Mannu: “Amma, amma. Please mujhay jaaney dain. Main unkay baghair marr jaun gee. Main nahin reh paaun gee. Please mujhay jaaney dain.”
(Mother, mother. Please let me go. I will die without him. I won’t be able to live. Please, let me go)
Dad: “ Jaaney do issaay.”
(Let her go)
Mom: “Yeh kya keh rahay hain aap?”
(What are you saying?)
Dad: “Jaaney do issaay!”
(Let her go!)
Mannu runs towards her father who signals her to stop.
“‘Jao. Khari kyun ho? Raasta khula hai. Tumhain ab koi nahin rokay gaa.” (Go. Why are you standing? Your path is clear. Nobody will stop you.)
Mannu: “Aisa na karain, abba. Aap tou mujhe bohat chaahtay hain na. Abba, aap mujhe bohat chaahtay hain na?”
(Don’t do this, father. You do love me a lot. Father, you do love me a lot, don’t you?)
Dad: “Haan lekin tum mujh se zyaada ussey chaahti ho. Main dekhna chaahta hoon k who tumhain qubool kertay hain ya nahin!”
(Yes, but you love him more than you love me. I want to see if they will accept you or not.)
“Tipu, darwaza khol do aur isko janay do”
(Tipu, open the door and let her go.)
Our damsel in distress is faced with a major life crisis. She has to make a choice. The choice between her father’s honour and the oh-so-handsome tuition teacher she has fallen for. After a dramatic exchange of dialogues and hugs customary in our drama serials, Mannu (Maya Ali) our very naïve heroine makes the worst decision possible in that situation and runs after Salahuddin (Hamza Ali Abbasi), the prince charming of our story.
Tipu obediently escorts his sister to our protagonist’s house. Another series of supposedly heart-breaking dialogues ensues, which involves a lot of knocking and not opening of doors and rejection. You get the gist?
This was the cliff-hanger of the latest episode of drama serial Mann Mayal and is all the rage among young, impressionable women nowadays.
This show was highly anticipated given the excellent cast and a very melodious sound track crooned by Quratulain Baloch.
Just three episodes in, I have to say that I, for one, am heavily disappointed. The director and producer chose to tell a story of a weak woman who falls in love with her neighbour/friend’s brother for no apparent reason. She then employs every cheap trick in the book to attract him and convinces him to ask her parents for her hand in marriage.
Our hero is so gullible, that he agrees to do just that, no questions asked. To top it all off, he falls in love with her too, instantaneously, of which he showed no signs earlier.
Love marriages are thought of as a taboo in Pakistan. It is a privilege of only the filthy rich to be in love and get married without any uproar caused by the immediate family, relatives or society. I always asked myself this question, why do our middle class parents shun love marriages? What is so wrong with two people knowing each other and happily deciding to spend their lives together?
Now I have the answer. Our elders are not to be blamed, but we are.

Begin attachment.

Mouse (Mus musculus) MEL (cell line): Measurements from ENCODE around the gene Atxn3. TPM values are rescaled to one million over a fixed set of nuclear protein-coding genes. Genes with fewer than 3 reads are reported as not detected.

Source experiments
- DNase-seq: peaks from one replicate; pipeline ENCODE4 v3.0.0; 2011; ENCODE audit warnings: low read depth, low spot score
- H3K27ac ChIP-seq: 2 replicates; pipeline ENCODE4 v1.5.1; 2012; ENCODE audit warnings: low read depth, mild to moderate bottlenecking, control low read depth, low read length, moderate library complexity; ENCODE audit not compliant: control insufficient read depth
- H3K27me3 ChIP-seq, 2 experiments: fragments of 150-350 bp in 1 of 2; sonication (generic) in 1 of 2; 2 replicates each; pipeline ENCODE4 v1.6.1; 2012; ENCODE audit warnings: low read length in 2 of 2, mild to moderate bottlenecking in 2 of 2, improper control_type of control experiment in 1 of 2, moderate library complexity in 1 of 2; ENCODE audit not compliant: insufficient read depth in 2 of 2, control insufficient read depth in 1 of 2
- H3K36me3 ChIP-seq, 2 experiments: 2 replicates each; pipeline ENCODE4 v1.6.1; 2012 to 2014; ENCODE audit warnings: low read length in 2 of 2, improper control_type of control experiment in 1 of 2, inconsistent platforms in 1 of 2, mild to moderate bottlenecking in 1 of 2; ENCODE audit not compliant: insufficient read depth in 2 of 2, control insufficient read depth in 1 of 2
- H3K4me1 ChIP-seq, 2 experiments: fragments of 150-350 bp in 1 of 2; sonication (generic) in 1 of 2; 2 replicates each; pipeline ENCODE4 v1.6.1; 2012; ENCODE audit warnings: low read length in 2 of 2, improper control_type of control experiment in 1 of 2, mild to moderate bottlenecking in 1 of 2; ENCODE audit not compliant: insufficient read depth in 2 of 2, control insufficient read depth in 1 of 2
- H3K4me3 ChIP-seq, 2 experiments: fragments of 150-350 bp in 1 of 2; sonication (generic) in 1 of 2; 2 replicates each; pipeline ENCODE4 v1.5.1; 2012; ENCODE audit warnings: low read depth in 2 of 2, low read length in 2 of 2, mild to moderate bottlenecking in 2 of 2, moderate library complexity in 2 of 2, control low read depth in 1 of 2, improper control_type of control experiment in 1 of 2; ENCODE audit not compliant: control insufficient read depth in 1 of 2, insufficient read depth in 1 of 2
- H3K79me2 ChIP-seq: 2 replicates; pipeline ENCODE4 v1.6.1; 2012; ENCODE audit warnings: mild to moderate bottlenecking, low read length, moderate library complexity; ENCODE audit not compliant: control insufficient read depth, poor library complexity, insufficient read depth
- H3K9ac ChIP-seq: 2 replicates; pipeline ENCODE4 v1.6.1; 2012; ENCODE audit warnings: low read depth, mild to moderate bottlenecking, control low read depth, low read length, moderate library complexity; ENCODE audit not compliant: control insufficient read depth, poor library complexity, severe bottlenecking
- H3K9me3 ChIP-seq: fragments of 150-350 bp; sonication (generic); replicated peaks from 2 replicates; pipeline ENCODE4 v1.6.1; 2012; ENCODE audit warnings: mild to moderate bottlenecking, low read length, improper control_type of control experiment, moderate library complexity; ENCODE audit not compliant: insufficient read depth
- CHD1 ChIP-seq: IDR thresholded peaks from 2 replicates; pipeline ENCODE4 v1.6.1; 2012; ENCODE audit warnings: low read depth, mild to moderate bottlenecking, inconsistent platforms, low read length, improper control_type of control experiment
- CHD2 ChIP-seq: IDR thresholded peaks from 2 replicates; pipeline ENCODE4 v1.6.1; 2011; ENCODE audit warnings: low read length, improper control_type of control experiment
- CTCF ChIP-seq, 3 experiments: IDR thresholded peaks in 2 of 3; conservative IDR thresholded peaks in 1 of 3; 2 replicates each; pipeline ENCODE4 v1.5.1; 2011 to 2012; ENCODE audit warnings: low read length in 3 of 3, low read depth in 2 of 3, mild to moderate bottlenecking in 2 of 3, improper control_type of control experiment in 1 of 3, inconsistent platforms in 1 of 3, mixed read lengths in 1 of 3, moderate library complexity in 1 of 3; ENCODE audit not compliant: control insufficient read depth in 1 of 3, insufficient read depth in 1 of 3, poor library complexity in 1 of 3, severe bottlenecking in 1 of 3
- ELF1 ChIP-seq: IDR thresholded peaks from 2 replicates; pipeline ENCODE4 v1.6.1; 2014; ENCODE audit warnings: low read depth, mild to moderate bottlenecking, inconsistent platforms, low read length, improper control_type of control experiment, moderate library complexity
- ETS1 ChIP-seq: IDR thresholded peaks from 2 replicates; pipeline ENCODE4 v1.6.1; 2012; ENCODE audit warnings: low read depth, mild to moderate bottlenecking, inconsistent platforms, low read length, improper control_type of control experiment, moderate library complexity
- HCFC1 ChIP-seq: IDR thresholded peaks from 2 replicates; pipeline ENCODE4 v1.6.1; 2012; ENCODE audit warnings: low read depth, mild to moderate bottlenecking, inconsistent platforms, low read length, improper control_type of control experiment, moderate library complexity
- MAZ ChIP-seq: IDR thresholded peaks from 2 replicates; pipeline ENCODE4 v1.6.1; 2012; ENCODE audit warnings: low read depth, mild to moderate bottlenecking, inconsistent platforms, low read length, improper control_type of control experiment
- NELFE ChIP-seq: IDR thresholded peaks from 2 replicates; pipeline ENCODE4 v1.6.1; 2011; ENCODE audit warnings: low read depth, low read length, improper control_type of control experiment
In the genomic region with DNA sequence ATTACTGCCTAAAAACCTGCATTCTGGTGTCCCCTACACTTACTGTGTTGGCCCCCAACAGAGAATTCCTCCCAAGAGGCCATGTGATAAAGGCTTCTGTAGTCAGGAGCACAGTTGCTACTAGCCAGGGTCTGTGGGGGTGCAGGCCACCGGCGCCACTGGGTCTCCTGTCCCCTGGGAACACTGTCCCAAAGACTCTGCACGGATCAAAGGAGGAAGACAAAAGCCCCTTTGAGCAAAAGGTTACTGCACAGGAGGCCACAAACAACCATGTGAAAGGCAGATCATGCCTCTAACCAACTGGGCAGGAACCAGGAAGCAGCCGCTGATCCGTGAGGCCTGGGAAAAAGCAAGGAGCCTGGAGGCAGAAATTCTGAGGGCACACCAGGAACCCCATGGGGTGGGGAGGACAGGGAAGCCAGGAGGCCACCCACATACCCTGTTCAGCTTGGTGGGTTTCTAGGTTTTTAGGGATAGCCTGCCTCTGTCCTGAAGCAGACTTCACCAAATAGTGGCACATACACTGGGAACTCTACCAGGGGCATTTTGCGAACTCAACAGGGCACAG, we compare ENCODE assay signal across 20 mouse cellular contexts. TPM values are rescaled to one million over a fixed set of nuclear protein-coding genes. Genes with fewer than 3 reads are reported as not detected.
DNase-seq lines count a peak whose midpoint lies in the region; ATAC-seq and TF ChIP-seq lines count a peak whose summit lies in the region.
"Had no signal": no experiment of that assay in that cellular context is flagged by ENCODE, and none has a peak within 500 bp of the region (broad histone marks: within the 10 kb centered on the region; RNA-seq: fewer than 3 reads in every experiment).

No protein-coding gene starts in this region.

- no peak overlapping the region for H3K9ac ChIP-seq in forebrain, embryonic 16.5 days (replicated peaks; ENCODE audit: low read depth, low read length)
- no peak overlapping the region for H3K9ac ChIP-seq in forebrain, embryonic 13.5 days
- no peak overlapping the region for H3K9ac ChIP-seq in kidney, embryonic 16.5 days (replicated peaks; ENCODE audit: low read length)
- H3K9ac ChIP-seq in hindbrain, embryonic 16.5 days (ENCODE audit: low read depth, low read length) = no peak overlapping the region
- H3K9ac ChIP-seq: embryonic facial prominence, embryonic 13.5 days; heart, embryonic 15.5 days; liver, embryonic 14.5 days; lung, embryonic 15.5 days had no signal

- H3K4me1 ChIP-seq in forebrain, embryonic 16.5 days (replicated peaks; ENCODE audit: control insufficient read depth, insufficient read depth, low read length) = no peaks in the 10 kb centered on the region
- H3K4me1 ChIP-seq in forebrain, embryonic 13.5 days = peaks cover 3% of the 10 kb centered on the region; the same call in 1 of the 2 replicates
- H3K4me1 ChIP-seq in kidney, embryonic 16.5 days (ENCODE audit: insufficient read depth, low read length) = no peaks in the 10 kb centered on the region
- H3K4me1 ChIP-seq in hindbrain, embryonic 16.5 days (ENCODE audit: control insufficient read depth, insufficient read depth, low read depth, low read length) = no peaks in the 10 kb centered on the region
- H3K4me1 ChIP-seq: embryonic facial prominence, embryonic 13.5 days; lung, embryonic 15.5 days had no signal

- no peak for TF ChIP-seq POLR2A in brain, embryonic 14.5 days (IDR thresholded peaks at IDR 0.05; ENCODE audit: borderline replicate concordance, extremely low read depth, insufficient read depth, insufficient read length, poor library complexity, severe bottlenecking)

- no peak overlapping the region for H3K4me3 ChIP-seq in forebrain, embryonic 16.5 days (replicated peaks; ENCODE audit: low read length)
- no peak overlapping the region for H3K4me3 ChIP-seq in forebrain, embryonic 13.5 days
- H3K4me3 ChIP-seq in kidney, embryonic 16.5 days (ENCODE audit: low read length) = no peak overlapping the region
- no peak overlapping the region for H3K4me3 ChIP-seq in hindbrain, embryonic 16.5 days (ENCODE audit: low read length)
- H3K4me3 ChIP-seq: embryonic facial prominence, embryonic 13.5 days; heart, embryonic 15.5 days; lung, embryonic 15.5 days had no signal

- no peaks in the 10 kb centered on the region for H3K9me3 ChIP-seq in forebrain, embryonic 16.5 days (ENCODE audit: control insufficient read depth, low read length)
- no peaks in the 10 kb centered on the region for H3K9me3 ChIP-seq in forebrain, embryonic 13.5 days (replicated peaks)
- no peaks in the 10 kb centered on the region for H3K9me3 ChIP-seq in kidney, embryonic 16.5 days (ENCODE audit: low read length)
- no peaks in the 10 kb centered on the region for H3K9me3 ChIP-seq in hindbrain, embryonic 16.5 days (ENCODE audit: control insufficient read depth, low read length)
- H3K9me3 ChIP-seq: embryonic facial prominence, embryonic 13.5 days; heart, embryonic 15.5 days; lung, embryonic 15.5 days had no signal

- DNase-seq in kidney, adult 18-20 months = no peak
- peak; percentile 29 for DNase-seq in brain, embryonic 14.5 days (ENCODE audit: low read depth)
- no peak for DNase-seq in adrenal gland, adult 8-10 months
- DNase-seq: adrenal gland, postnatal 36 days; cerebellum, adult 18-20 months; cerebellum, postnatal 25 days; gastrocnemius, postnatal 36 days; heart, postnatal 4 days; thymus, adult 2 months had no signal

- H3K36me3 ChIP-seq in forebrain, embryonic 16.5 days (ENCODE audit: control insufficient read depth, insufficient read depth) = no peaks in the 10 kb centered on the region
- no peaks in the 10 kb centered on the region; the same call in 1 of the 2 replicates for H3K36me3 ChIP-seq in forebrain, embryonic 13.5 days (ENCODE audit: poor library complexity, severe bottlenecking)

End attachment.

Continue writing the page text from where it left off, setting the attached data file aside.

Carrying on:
We encourage the makers of television shows to make such vile drama serials by watching them. We tell our elders that this is what being in love is like. We tell them that we’ll happily run after guys who act aloof and pay us no attention because women always fall for jerks, don’t they?
We lure guys into our houses on the pretext of them teaching us, and then we trap them in the vicious cycle of love. We are showing our parents that there is no honourable, adult way to go about this. We’re making things difficult for ourselves.
The rating of Mann Mayal has gone through the roof; young women are ardently watching the show and what’s sad is that they are even impressed and inspired by it! We are showing these girls that it’s okay to lust after our smoulderingly handsome teachers. It’s okay to hit upon any tough-looking guy who happens to cross our paths. Having said that, let me be very clear, love is an amazing thing to fall in, if done right. There is absolutely nothing wrong with falling in love, and that ending in marriage. But there is everything wrong with practically begging some guy to marry you, losing your self-esteem in the process, and not realising your self-worth and orchestrating a pitiable future for yourself.
We need more shows like Daam, Zindagi Gulzar Hai and Durr-e-Shehwar, portraying women as self-sufficient and harbingers of change. Powerful women, women who could be role models to the younger generation. Our television shows were known to be very content-rich and were used as a medium to educate society. Everyone, not only in Pakistani but across the border too, watched our television shows because they were that good. Our television had content. It had strong story lines. The directors and storytellers never failed to get the message across and recognised their social responsibility while providing family entertainment.
It breaks my heart to see the condition our entertainment media is in nowadays; it has become extremely commercialised and rating-oriented.
This is how it works: Get a good cast, record a really good title track, throw in a pinch of dramatics and voila! You have the perfect recipe for a hit show.
It’s high time our filmmakers re-evaluate themselves. They need to realise that they have a huge platform at their disposal. They play a pivotal role in shaping society. Whether we like it or not, our people do watch this content and take these shows very seriously. We need to bring back shows like Alpha Bravo Charlie, which showed strong women playing iconic roles which were commendable and praise worthy. We need more Shahnazs and less Mannus in our society. If we do not correct ourselves and speak up, then we are just damning ourselves to a very bleak future, a future where the woman has no role except child-bearing and being at the beck and call of her man 24/7.
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from The Express Tribune Blog http://blogs.tribune.com.pk/story/32275/mann-mayal-is-teaching-our-society-some-horrendously-wrong-things/